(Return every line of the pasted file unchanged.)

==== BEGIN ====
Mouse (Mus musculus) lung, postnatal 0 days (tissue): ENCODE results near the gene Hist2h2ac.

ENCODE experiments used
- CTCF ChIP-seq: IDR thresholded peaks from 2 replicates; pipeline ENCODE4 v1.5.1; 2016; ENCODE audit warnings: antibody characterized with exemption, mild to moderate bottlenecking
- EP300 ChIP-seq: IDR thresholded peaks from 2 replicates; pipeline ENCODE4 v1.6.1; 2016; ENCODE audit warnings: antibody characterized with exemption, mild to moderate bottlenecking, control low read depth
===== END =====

Mouse (Mus musculus) lung, postnatal 0 days (tissue): ENCODE results near the gene Hist2h2ac.

ENCODE experiments used
- CTCF ChIP-seq: IDR thresholded peaks from 2 replicates; pipeline ENCODE4 v1.5.1; 2016; ENCODE audit warnings: antibody characterized with exemption, mild to moderate bottlenecking
- EP300 ChIP-seq: IDR thresholded peaks from 2 replicates; pipeline ENCODE4 v1.6.1; 2016; ENCODE audit warnings: antibody characterized with exemption, mild to moderate bottlenecking, control low read depth